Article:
Vaccine rollout success trumps Boris Johnson’s scandals and failings – Bill Carmichael

IT is one of those strange and bitter ironies that politics sometimes throws up that if Number 10 wanted to hold a massive party this December – rather than last – most of the country would cheer them on to the rafters.

Boris Johnson at this week's Downing Street press conference.
Boris Johnson at this week's Downing Street press conference.

Break out the bunting, fire off the party poppers and crack open that well-chilled bottle of bubbly, because there has rarely been a better time for a joyous celebration that the whole nation can join in.

Because this week marks the first anniversary of one of the most remarkable scientific, political and administrative achievements seen across the entire world in modern times.

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Margaret Keenan and Nurse May Parsons at University Hospital Coventry & Warwickshire, a year after Margaret was the first person in the United Kingdom to receive the Pfizer/BioNtech Covid-19 vaccine.

I am, of course, referring to the magnificent roll-out of the vaccine to combat Covid-19, which has probably saved tens of thousands of lives and prevented catastrophic damage to the economy.

Yet, during this momentous anniversary, all anyone seems to be talking about is a party, in contravention of the rules then in place, that may, or may not, have taken place in Downing Street a year ago.

Downing Street insists that no party took place, while others insist it did. It reminds me of the theory in quantum physics known as ‘Schrodinger’s Cat’, which posits that a cat placed in a box can be both alive and dead at the same time.

The Government appears to have created the equivalent of Schrodinger’s Party, which took place, and yet did not take place, simultaneously.

File photo dated 08/12/20 of Margaret Keenan, 90, becoming the first patient in the United Kingdom to receive the Pfizer/BioNtech covid-19 vaccine at University Hospital, Coventry, administered by nurse May Parsons, at the start of the largest ever immunisation programme in the UK's history.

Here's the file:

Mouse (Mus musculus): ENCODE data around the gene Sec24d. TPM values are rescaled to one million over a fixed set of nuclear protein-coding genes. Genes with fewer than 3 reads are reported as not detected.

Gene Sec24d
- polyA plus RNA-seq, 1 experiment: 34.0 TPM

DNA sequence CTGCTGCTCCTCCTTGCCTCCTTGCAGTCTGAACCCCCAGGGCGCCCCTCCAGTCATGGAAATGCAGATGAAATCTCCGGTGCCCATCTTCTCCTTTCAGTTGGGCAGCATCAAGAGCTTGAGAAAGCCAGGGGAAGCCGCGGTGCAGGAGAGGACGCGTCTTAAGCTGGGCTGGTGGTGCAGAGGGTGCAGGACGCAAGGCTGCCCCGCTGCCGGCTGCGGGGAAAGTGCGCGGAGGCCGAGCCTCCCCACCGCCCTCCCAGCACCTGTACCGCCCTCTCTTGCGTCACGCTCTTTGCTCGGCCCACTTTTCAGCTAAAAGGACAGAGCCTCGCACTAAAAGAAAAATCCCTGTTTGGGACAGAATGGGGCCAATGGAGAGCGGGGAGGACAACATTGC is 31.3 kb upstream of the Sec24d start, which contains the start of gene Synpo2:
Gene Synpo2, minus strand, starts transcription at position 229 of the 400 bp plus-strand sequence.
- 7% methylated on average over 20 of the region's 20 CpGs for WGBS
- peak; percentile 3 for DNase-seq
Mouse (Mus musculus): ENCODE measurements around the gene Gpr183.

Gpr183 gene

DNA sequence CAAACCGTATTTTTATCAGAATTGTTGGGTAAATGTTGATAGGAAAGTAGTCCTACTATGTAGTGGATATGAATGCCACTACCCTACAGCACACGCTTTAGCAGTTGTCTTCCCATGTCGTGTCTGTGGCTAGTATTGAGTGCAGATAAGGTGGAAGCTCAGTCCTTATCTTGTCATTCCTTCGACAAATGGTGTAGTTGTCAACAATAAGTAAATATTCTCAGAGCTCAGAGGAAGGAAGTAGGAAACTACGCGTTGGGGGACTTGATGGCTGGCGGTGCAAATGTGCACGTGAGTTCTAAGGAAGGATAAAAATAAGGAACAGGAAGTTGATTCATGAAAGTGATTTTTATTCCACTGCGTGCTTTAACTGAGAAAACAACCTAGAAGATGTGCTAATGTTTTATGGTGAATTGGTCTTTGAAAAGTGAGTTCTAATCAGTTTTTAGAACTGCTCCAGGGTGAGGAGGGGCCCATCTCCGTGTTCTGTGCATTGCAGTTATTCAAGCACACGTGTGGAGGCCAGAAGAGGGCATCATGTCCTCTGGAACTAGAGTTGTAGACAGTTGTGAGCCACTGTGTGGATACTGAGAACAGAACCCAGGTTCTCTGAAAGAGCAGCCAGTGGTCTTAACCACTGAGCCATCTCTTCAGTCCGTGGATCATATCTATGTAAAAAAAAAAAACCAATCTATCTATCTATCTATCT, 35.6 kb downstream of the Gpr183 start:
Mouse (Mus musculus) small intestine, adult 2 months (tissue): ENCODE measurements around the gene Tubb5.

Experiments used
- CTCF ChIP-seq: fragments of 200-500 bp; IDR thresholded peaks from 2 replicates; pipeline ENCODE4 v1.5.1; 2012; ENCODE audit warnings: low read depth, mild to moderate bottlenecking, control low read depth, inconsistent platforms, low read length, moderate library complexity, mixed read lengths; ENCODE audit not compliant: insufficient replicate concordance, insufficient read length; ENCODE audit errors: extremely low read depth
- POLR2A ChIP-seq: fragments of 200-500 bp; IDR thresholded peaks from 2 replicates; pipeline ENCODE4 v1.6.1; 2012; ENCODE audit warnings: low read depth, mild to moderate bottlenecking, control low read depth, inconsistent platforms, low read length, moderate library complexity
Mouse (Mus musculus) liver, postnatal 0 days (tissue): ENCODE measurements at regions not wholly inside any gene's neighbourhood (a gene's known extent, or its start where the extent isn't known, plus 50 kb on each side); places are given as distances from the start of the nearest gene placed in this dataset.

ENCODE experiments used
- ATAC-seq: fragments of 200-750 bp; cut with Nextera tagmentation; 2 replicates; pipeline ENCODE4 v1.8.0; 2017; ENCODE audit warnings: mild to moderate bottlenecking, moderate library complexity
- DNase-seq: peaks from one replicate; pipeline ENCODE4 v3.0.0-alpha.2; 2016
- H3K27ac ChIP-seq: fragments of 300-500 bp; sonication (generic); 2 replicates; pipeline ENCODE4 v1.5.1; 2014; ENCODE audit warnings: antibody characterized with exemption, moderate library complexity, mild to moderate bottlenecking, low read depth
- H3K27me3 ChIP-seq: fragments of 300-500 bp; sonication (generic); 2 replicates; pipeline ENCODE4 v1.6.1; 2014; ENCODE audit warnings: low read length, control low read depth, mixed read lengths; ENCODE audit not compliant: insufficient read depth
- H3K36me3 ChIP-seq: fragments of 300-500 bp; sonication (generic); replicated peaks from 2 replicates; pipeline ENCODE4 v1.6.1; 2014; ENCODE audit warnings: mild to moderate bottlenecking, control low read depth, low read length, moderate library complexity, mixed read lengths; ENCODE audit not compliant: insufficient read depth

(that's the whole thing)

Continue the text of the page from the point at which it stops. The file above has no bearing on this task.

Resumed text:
Who knows precisely what happened, and who to believe? One thing is for sure, the Number 10 press team has totally lost control of the narrative – a terrible sin in media management.

That illustrates the sheer incompetence of government spin doctors, shown in leaked TV footage this week, plotting to lie to the public and giggling about it like teenagers after a glass of cider.

I don’t blame Labour for making the most of this. The notion that there is one rule for “them”, and another for “us”, is toxic and corrosive to public trust.

Little wonder that the new intake of ‘Red Wall’ Conservative MPs in the North and Midlands are reported to be tearing out their hair in despair at the antics of Number 10 staff who appear to treat politics as a jolly jape, rather than a serious attempt to improve people’s lives.

Time will tell if this episode damages the electoral chances of the Conservatives, but we shouldn’t lose sight of the most important and significant news story of the week, so let us turn to the real world.

On December 8, 2020, 90-year-old Margaret Keenan became the first person in the world to receive the Pfizer-BioNTec vaccine outside of clinical trials, at University Hospital in Coventry.

Considering the Covid-19 virus had only started circulating in the UK sometime in the early months of that year, this was astonishingly quick.

Scientists had developed the vaccine rapidly, the testing and regulatory regime was accelerated, the Government secured millions of doses from the manufacturers, and a system was put in place, often staffed by volunteers, to put the jabs into people’s arms.

The result is one of the most heartening success stories in modern times. Almost 120 million doses have been delivered, including almost 21 million boosters and third doses. The UK has one of the highest Covid-19 vaccine uptake rates in the world, with four in five people aged over 65 already receiving their booster jab.

We will probably never know how many lives have been saved as a result, or how much damage was prevented to jobs and businesses, but we do know it is massive. With the new Omicron variant now increasing in circulation, and new restrictions announced by the Prime Minister earlier this week, we may not be entirely out of the woods just yet.

But so far at least, the link between infection and hospitalisation and death appears to have been largely broken.

A deadly unknown disease, never encountered before, that threatened our country with terrible consequences, has largely been neutralised in less than two years.

That is quite simply a stupendous achievement and everyone from the scientists, manufacturers, medical staff, volunteers, and yes, the politicians and administrators, deserve a massive thank you from us all. And if they want to break out a bottle or two in celebration, I can only say: “Cheers!”

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